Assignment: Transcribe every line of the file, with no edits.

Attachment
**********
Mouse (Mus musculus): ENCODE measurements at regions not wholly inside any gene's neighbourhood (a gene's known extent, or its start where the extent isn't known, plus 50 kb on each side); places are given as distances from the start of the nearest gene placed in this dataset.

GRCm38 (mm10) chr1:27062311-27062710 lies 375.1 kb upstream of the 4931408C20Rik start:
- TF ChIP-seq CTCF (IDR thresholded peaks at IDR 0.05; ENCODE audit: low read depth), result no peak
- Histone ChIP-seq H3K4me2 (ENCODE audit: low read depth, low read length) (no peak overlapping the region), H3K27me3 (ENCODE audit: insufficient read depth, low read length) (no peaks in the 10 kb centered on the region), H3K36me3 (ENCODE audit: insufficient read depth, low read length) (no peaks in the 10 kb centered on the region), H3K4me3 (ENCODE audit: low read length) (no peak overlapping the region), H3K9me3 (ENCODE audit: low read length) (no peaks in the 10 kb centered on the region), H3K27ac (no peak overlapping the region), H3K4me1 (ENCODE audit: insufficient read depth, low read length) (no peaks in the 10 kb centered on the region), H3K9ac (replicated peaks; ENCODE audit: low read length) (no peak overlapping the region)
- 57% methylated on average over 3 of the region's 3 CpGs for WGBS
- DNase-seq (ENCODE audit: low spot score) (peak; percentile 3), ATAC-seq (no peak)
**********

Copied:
Mouse (Mus musculus): ENCODE measurements at regions not wholly inside any gene's neighbourhood (a gene's known extent, or its start where the extent isn't known, plus 50 kb on each side); places are given as distances from the start of the nearest gene placed in this dataset.

GRCm38 (mm10) chr1:27062311-27062710 lies 375.1 kb upstream of the 4931408C20Rik start:
- TF ChIP-seq CTCF (IDR thresholded peaks at IDR 0.05; ENCODE audit: low read depth), result no peak
- Histone ChIP-seq H3K4me2 (ENCODE audit: low read depth, low read length) (no peak overlapping the region), H3K27me3 (ENCODE audit: insufficient read depth, low read length) (no peaks in the 10 kb centered on the region), H3K36me3 (ENCODE audit: insufficient read depth, low read length) (no peaks in the 10 kb centered on the region), H3K4me3 (ENCODE audit: low read length) (no peak overlapping the region), H3K9me3 (ENCODE audit: low read length) (no peaks in the 10 kb centered on the region), H3K27ac (no peak overlapping the region), H3K4me1 (ENCODE audit: insufficient read depth, low read length) (no peaks in the 10 kb centered on the region), H3K9ac (replicated peaks; ENCODE audit: low read length) (no peak overlapping the region)
- 57% methylated on average over 3 of the region's 3 CpGs for WGBS
- DNase-seq (ENCODE audit: low spot score) (peak; percentile 3), ATAC-seq (no peak)